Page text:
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Where The Crawdads Sing Author Wanted For Questioning In Murder Investigation

Film and book buffs alike are buzzing this week at the arrival of the Deep South-set murder mystery "Where the Crawdads Sing." The hotly anticipated movie has, of course, been on many a must-see list since it was announced, in large part because it's based on Delia Owens' best-selling novel of the same name. It's also being produced by Reese Witherspoon, who helped bring Owens' tale into the limelight upon its release in 2018.

"Where the Crawdads Sing" tells the story of Kya Clark (Daisy Edgar-Jones), a young woman who raises herself in utter seclusion in the North Carolina marshlands circa the 1950s, only to one day become the prime suspect in the murder of a local man she'd had a brief relationship with. What follows is a stark coming-of-age drama that unfolds as equal parts murder mystery and legal thriller. In a truly fascinating case of life imitating art, however, it seems the author behind "Where the Crawdads Sing" has also become ensnared in her own legal drama and is herself wanted for questioning in a murder investigation.

Delia Owens may have ties to a 27-year-old murder case in Zambia

According to a recent piece in The Atlantic, "Where the Crawdads Sing" scribe Delia Owens is indeed wanted for questioning in a decades-old murder case by Zambian officials. As noted in the article, the killing in question occurred in the African nation in 1995 when a suspected elephant poacher was allegedly gunned down by a member of Owens' party. The writer and long-time conservationist was in Zambia at the time with then husband Mark Owens and Christopher Owens, Mark's adult son from a prior marriage.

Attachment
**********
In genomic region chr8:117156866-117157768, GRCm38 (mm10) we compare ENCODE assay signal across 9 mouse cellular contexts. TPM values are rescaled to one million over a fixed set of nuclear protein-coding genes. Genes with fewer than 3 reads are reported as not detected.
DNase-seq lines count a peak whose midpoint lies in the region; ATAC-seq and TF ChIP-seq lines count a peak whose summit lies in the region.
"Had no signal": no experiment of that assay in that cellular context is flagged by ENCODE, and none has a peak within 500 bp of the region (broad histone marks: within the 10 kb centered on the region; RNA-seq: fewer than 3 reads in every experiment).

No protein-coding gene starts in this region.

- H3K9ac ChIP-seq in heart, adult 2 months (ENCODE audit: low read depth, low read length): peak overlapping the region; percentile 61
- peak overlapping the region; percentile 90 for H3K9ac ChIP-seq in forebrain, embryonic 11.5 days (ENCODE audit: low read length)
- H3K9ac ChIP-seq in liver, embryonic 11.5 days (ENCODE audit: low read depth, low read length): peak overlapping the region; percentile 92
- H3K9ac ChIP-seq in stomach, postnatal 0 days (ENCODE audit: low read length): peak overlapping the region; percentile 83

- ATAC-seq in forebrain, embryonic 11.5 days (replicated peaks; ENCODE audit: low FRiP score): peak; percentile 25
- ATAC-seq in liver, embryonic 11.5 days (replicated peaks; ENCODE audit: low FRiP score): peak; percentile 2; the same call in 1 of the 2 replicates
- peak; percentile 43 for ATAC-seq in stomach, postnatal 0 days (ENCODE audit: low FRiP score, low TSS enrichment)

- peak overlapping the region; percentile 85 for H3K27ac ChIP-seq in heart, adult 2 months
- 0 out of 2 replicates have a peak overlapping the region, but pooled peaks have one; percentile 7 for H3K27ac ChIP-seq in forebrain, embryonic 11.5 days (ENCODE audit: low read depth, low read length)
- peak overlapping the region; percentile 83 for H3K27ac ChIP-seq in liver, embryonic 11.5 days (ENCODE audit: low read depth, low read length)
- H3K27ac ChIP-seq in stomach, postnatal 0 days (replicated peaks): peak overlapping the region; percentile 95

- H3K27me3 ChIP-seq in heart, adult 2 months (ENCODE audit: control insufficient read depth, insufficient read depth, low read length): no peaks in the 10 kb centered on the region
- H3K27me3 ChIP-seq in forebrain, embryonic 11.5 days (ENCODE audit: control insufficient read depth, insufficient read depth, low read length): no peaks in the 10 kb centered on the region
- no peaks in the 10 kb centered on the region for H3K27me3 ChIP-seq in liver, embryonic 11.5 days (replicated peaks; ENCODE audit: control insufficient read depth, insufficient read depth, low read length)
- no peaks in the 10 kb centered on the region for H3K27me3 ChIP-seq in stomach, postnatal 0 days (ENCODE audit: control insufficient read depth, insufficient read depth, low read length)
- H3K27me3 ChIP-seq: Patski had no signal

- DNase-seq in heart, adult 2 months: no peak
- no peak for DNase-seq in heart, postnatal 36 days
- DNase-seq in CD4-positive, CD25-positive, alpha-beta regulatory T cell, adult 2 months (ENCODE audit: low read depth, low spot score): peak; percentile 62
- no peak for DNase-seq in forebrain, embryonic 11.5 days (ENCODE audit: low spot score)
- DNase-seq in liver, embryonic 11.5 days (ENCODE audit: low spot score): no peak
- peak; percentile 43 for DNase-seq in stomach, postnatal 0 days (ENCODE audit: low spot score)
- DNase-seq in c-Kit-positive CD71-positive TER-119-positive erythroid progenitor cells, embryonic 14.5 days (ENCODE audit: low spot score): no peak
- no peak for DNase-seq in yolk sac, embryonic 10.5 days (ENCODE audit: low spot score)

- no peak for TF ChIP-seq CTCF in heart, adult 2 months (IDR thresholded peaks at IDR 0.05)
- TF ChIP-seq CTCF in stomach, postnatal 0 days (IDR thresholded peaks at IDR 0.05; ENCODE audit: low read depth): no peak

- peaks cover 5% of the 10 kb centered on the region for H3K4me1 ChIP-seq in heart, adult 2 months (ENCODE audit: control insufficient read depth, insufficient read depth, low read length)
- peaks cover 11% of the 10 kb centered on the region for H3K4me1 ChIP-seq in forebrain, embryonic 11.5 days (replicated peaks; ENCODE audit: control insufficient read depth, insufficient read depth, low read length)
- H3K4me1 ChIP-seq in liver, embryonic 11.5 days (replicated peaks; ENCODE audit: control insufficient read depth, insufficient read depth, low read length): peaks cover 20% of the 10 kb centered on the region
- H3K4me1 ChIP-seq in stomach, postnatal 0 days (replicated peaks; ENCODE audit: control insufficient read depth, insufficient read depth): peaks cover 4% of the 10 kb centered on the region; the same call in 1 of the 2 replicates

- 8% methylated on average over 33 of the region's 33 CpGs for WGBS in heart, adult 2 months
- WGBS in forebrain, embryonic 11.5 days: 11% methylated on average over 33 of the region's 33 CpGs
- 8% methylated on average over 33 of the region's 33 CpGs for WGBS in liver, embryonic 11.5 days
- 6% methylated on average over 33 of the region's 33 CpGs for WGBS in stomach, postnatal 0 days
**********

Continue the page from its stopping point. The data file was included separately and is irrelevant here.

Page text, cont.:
According to The Atlantic, an ABC News crew was also on hand filming a "Turning Point" segment about Delia and Mark's efforts to prevent poaching in the region. Said crew actually captured the shooting on camera, airing the footage during a 1996 broadcast. Neither the suspected poacher nor the alleged shooter is identified during the segment, and it should be noted that Delia Owens is not believed to be directly involved in the killing. However, Chris Everson (the ABC cameraman who shot the segment) has claimed it was Christopher who was the shooter.

Delia Owens flatly denied those claims in a 2010 interview with The New Yorker. Though the Owenses reportedly abandoned their anti-poaching efforts in the region not long after the ABC segment aired, the case remains open because there's no statute of limitations on murder in Zambia. According to The Atlantic, Zambian officials still want to question the Owenses about the case, specifically noting Delia as "a possible witness, co-conspirator, and accessory to felony crimes." Since there's currently no extradition treaty between the U.S. and Zambian governments, it seems that Delia Owens will not be compelled to answer those questions anytime soon.